I guess McCarthy is saying it is not legal because the special counsel must come from outside government. Would a lawsuit brought forth on this point stall the investigation and run out the clock?

I’m cynical as hell and not an attorney, but this DOJ seems to be corrupt to the core and needs to be torn out by the roots. As the article states, Garland already claimed to have given Weiss the power to do anything (bring charges in the district he wants to) that SC status gives him.

Someone make sense of this for me. Lol


Posted by: TarlsQtr | Aug 11, 2023 5:52:05 PM

Doug --

"To be clear, Bill, you are explaining...." and then we're off to the races with your rendition of what I'm explaining.

Well golly, I think I'll stick with my own words rather than the words you would like to jam in my mouth. Sorry!

There are people crazy enough to think that DOJ lawyers are the agents of Satan you portray, but you're not one of them. Is Merrick Garland an agent of Satan? Gads, you're sounding more MAGA every day.

DOJ is an executive agency (not an administrative agency). As a component of the executive branch, it is not subordinate to but co-equal with Congress. Now if Congress wants all the minute regulation you support, fine, go for it. But it has never imposed that kind of micro-management of DOJ functions, and it isn't going to now, as you surely know.

Your basic gripe is with plea bargaining itself. But it's legal and the defense bar lives off it (doesn't it?) so it's not going anywhere.

Ms. Johnson was offered a good deal but preferred a trial, thinking she could get away with a bunch of lies. Fortunately she failed.

She made her own bed with her drug dealing, arrogance and dishonesty. From what you say and omit to say, you have no problem with any of it.

I respectfully dissent. She made her own bed.

Posted by: Bill Otis | Aug 11, 2023 7:30:38 PM

TarlsQtr --

From what I'm hearing, the administration understands that there is an unfortunate substance under the rug that is about to come seeping out, and wants to do preemptive damage control by pretending to give Weiss more independence.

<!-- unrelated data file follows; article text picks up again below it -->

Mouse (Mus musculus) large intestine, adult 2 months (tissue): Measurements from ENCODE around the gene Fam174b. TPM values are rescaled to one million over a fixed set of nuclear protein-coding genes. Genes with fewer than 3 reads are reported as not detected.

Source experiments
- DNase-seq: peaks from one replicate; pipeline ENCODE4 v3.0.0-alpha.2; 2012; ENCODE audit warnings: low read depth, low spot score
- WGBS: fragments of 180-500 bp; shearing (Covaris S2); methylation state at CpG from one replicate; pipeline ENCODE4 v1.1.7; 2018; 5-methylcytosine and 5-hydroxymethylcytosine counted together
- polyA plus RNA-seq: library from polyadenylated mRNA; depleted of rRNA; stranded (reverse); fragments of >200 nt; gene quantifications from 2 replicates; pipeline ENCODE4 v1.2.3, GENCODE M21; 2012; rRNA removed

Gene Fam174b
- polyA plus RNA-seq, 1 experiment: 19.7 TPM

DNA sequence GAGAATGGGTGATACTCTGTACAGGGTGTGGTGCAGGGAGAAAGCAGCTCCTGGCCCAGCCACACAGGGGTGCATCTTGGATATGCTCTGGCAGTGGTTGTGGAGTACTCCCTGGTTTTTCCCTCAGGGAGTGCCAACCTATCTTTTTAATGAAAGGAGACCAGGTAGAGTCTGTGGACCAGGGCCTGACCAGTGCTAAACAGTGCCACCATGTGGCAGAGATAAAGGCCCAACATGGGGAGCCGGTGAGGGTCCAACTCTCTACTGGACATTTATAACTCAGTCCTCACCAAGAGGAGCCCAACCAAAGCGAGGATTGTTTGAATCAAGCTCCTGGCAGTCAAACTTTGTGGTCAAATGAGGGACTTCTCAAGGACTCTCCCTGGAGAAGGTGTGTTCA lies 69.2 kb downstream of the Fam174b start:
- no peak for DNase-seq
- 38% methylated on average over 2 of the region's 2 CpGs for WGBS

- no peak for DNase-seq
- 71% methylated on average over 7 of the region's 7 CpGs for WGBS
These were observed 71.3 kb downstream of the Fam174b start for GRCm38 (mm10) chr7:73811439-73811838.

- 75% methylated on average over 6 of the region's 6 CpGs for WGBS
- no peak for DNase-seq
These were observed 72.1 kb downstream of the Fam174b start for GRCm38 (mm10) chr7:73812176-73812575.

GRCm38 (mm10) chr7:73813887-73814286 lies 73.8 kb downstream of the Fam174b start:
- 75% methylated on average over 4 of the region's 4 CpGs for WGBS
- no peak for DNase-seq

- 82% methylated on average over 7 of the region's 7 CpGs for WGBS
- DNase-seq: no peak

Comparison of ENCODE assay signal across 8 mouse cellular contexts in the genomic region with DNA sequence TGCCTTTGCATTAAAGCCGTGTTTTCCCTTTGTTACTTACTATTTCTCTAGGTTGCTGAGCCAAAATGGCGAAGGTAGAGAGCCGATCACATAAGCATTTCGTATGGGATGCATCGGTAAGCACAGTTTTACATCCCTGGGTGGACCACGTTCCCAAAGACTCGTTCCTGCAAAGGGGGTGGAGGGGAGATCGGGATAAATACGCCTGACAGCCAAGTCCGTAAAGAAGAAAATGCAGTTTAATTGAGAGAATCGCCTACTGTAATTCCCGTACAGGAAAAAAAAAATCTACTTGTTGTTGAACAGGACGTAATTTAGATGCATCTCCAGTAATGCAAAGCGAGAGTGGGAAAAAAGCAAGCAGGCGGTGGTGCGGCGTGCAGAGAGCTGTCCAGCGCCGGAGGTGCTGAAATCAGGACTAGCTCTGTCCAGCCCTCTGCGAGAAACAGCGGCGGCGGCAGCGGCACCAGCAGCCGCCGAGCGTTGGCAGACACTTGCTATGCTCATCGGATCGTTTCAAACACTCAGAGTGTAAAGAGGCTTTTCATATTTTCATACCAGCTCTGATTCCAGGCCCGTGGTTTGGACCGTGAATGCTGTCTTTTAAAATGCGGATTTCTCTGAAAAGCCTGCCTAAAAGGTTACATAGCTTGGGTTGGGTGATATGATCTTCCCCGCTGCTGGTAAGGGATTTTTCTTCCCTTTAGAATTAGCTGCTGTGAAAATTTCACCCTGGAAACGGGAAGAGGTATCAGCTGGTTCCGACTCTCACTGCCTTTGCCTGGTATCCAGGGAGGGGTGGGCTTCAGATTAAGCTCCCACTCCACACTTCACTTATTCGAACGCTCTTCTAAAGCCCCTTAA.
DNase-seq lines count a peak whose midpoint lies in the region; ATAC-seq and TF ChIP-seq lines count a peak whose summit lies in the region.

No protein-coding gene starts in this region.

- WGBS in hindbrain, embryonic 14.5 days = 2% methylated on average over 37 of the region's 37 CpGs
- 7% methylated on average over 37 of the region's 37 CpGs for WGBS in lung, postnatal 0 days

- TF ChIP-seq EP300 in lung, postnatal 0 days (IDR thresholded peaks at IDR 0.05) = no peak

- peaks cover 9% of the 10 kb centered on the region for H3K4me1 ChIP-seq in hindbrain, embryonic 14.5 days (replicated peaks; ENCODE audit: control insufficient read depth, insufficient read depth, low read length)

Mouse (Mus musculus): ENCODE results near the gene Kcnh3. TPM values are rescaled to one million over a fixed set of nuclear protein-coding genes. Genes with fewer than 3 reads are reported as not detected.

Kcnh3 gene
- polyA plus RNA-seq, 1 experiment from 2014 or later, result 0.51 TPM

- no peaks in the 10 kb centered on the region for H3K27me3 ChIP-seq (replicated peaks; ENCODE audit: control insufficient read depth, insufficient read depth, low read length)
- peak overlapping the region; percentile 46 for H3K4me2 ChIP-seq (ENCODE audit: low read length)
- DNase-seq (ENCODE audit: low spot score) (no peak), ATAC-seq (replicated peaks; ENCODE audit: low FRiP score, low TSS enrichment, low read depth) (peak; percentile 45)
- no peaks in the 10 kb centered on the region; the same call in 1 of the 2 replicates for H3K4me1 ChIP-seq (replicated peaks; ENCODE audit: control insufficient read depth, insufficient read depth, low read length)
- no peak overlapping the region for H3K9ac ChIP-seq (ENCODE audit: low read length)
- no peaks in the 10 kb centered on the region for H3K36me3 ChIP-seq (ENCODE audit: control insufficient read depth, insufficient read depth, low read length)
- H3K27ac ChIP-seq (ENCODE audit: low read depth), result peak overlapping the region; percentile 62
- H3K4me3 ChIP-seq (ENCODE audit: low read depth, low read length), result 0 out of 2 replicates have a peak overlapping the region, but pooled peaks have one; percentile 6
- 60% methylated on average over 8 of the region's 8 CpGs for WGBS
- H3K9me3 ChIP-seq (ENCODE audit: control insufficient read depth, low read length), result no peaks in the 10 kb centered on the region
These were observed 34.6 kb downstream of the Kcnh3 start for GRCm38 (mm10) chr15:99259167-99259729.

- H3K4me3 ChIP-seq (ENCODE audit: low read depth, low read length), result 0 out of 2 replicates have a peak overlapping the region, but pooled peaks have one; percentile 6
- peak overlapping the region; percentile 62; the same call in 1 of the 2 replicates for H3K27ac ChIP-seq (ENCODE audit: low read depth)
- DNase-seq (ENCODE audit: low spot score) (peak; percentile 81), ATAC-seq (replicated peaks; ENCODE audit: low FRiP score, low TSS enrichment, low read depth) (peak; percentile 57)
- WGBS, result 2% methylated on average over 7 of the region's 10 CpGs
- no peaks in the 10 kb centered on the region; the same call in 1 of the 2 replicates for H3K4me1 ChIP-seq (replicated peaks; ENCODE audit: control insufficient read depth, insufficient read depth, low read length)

Posted by: Bill Otis | Aug 11, 2023 7:33:55 PM

Bill, your affinity for different words to describe the extraordinary, unregulated and unreviewed sentencing powers of federal prosecutors does not alter the fact that our system functions in a manner wholly inconsistent with the rule of law and the values of our Constitution. Former prosecutor Tolman said out loud what everyone who watches the system in action knows full well: prosecutors function as sentencing kings, and they can sometimes be ruthless toward those who do not cater to their regal plans.

Of course, some kings seek to use their powers in benevolent ways, and most think they are serving "strong public interests ... by offering some goodies" to those who are willing to bend the knee. But I sense that federalist and Master Tarls and some others are finally starting to see that it may often be partisan and parochial interests, not public interests, that best explain a disconcerting amount of DOJ decision-making.

Sadly, despite new concerns from newly awaken folks on the right, I think you are correct that we will not see significant reforms to rein in DOJ power from Congress or other quarters. The shrewdest bullies know how pick their targets and use their powers so as to remain among the popular kids.

Posted by: Doug B | Aug 12, 2023 1:10:29 AM

"DOJ is an executive agency (not an administrative agency)."

Bill, I'm curious what this distinction means? Is there an official definition of "executive" versus "administrative" agency? I'd thought they were the same thing...

Posted by: Curious | Aug 12, 2023 9:15:20 PM

Curious --

The important point is that DOJ is within the executive branch and, contrary to what Doug seems to think, the executive branch is not a subordinate of the legislative branch. Under the Constitution, they are co-equal. But even if Congress theoretically could, if it wanted, prevent the executive branch from offering plea bargains to less than the most potent arguably chargeable offense, it has never done so and shows absolutely no signs of wanting to.

Posted by: Bill Otis | Aug 12, 2023 10:13:54 PM

Bill, the DOJ is corrupt--does it deserve this power? Forget about Hunter--what about all the DOJ personnel who have gotten kid-glove treatment? What about the Gibson Guitar raid? The list goes on and on.